Auto Assault will have two different classes of skills and abilities based on faction (your character's race: human, mutant, or biomek) and specialty (your character's profession). The game currently features four character classes--the commando, officer, engineer, and ranger--and each has a highly distinctive role. Commandos, which will perhaps be the easiest class for beginners to play, will drive the heaviest vehicles, such as tanks, and will be able to soak up the most damage. Officers will tend to drive less-armored, swifter vehicles (like hot rods) and will have the ability to summon companions to aid in battle, whether these be attack robots or squadrons of paratroopers that drop from the sky. Engineers will essentially be the healers of the game and will be able to repair damaged vehicles in battle, including some of the largest vehicles, such as SUVs and big rigs. Rangers will drive the lightest, fastest vehicles, like motorcycles and dune buggies, and will have long-range attacks, as well as abilities that deal gradual damage to enemies over time. All vehicles will have different handling and speeds depending on their chassis (motorcycles will be faster than buses), as well as what kind of weapons, armor, and other items they're equipped with.
Auto Assault will have a very strong emphasis on items and loot, as well as crafting, despite the fact that the focus of the game is ultimately on car combat. Vehicles currently feature multiple hardpoint item slots that include two primary weapon slots, an armor slot, and additional slots for miscellaneous upgrades, like turbo boosts. You'll gain items to deck out your cars either by finding them as loot from enemies, recovering raw materials (such as wiring and broken computer parts) and bringing them to a chop shop in a nearby town to craft them into usable components, or by buying usable components from another player. Fortunately, enemy vehicles aren't the only things that drop loot; on-foot enemies, aliens, and the towns they live in can all drop items when destroyed. Brown explains that Auto Assault will be the sort of game "where you don't just go to a town and kill a few enemies and leave. Instead, you'll go to a town and level the town."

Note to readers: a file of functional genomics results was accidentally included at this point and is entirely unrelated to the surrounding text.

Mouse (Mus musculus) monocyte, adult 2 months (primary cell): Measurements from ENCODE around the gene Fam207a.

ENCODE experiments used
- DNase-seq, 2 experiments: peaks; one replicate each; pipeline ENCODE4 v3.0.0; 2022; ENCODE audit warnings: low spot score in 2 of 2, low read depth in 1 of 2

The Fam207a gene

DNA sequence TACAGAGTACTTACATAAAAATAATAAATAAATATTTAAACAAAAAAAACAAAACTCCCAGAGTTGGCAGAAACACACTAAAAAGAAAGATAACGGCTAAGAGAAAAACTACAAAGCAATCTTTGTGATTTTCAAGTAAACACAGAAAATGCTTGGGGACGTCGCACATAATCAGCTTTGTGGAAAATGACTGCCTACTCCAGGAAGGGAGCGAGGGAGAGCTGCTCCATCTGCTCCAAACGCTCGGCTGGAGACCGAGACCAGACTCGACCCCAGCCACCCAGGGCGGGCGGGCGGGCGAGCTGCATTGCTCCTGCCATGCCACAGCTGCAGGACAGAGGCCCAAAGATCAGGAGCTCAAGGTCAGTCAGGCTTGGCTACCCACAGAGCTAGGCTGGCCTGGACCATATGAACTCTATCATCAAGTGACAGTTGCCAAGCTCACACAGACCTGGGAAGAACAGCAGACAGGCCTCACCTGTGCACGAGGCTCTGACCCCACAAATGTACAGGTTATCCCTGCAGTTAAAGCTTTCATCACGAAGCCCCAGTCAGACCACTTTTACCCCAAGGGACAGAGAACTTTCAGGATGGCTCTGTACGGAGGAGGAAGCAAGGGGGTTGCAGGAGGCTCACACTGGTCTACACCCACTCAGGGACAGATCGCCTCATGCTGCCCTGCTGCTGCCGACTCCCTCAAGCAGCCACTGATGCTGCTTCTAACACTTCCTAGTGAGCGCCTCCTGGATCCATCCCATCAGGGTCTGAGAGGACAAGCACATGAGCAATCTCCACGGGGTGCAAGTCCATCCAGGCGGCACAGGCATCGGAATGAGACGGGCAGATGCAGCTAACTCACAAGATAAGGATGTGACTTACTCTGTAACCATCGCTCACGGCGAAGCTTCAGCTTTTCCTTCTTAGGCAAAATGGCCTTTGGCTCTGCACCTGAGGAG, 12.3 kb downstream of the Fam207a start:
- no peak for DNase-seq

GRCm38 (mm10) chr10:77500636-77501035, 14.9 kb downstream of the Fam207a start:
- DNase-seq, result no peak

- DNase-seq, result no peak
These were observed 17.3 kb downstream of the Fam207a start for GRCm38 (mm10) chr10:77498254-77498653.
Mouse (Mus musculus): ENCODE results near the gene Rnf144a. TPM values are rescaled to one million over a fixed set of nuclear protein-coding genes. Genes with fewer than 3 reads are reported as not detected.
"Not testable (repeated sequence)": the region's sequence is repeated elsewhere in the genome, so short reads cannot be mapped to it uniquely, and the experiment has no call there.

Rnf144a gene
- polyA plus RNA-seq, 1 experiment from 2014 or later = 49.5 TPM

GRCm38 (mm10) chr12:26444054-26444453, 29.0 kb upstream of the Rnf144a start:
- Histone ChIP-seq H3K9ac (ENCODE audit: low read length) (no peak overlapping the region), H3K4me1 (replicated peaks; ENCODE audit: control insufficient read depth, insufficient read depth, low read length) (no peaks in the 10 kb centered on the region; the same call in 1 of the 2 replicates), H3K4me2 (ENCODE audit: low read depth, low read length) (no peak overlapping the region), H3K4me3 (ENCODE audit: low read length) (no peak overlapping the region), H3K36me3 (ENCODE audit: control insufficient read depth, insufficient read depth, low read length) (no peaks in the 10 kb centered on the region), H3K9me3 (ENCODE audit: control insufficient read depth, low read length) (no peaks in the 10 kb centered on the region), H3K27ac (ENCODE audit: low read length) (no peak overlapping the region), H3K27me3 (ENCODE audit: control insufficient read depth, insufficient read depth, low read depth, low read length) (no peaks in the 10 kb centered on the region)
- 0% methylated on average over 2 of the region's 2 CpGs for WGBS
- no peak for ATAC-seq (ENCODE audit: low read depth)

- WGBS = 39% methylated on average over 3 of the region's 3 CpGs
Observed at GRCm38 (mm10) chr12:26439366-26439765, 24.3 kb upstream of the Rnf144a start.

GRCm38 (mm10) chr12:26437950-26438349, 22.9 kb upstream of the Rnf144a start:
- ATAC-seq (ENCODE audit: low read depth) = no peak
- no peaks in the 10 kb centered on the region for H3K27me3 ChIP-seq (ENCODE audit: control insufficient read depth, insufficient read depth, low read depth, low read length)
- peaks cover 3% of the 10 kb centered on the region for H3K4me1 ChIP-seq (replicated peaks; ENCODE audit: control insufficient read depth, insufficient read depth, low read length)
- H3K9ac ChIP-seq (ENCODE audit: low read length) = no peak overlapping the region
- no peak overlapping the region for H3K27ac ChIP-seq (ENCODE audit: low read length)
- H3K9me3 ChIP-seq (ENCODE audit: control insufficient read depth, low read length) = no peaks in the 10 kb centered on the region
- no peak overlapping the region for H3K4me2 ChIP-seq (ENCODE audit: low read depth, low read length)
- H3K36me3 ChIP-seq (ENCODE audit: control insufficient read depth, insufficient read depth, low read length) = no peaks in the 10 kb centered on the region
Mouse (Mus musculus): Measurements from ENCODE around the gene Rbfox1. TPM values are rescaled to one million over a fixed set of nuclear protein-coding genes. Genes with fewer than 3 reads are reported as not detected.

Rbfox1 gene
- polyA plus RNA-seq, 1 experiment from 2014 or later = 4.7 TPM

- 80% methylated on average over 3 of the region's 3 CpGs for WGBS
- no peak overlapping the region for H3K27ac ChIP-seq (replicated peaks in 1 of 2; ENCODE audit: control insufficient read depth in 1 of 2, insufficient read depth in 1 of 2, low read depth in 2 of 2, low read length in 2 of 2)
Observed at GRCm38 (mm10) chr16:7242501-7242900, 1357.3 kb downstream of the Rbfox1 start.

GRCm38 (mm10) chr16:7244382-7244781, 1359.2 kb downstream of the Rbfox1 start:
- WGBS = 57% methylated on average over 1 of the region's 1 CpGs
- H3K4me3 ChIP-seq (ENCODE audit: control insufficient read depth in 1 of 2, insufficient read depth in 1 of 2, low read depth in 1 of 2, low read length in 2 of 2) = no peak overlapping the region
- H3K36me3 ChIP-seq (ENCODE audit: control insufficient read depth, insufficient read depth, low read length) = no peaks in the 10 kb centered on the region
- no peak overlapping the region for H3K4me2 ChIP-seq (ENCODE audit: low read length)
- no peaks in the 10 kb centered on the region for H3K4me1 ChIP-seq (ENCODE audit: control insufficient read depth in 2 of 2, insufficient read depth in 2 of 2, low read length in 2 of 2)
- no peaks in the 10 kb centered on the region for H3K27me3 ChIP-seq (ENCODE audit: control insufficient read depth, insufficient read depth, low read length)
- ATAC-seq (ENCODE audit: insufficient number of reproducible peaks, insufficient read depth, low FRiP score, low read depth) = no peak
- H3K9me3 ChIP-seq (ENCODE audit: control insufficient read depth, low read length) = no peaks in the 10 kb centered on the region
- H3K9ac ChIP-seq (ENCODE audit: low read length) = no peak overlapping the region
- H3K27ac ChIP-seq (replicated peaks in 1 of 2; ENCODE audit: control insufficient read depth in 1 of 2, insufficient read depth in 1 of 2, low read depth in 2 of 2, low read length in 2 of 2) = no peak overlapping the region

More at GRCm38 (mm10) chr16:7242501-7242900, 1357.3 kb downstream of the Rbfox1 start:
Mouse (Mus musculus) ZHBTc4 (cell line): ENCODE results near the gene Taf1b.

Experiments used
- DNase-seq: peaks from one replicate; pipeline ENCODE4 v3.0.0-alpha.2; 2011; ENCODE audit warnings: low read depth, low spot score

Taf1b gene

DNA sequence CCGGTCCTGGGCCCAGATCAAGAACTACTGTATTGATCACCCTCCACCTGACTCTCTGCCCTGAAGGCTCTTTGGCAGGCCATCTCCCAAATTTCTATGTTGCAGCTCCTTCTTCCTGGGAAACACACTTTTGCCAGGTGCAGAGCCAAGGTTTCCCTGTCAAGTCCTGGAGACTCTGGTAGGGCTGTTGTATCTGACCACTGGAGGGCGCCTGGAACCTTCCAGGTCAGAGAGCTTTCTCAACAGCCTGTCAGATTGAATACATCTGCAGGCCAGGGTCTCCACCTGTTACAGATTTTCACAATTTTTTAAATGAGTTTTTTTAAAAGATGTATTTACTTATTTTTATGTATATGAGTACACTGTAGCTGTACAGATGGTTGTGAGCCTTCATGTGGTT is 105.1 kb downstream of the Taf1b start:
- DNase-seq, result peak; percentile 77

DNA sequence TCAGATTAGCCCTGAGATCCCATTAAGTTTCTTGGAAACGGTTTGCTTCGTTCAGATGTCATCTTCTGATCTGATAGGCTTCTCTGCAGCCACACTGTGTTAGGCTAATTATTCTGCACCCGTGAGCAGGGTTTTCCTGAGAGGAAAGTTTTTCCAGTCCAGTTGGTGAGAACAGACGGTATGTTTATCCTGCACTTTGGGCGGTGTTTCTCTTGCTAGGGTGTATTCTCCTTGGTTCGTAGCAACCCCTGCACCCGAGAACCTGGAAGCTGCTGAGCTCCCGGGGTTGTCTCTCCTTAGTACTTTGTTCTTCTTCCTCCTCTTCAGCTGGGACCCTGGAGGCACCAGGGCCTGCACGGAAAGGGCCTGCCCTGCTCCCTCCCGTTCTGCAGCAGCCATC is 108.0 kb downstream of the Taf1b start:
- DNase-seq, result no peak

The crafting system will let you try to combine pretty much any bits and pieces you wish to attempt to make something new. Experimenting with new recipes runs the risk of wasting the components on a failed attempt, but it also holds the potential reward of creating items of exceptional quality, and even a random chance for your character to commit that exceptional recipe to memory. In effect, you may end up being the only player who can repeat the formula for that exceptionally powerful item. Loot will play a big role in upgrading your cars, which will scale up in level over time. Lower-level cars simply won't have the slots or weight capacity to carry the items you'll need at higher levels, so you'll eventually end up with a garage of custom vehicles. This is exactly what NetDevil wants. Brown explained that players may find themselves creating vehicles for specific purposes, like a fire-focused car with multiple flamethrowers and flame-resistant armor to deal specifically with enemies that are vulnerable to heat damage. You'll also be able to visit body shops in towns to buy a great many different ornaments to customize your vehicles.
Having the best vehicle will be important in the player-versus-player arena battles, which can include standard one-on-one or group duels, ladder matches, and tournament battles. Standard duels will be tests of skill played solely for bragging rights and maybe a little wager for money (the game will have absolutely zero penalties for dying, in or out of player-versus-player). Tournament battles will be officially sanctioned, scheduled battles that NetDevil hopes players will come to look forward to, especially since these contests may end up being the sources of unique item prizes not found anywhere else. Ladder matches will actually affect your ranking, and your team's ranking, throughout the entire game (no, not just on the specific server you play on, but among all those who play Auto Assault), so the developer hopes the competition will be fierce.
Even at this early stage, the game looks very impressive and even seems to play quite well. It looks fantastic graphically, and its physical modeling makes blowing up everything in sight a blast, no pun intended. We're told that despite the impressive technical features, the test versions are running on mid- to high-end computers with 2 to 3GHz processors, Radeon 9800 Pro video cards, and about a gigabyte of RAM on test units back at NetDevil headquarters in Denver, Colorado. (The final specifications haven't yet been finalized.) If the developer can successfully combine the technology, the accessible car combat, the highly rewarding crafting system, and the real-time voice chat support that it's planning, Auto Assault will be a fast-paced, great-looking, completely unique online game for anyone who likes fast cars and big explosions. The game is currently scheduled for release later this year.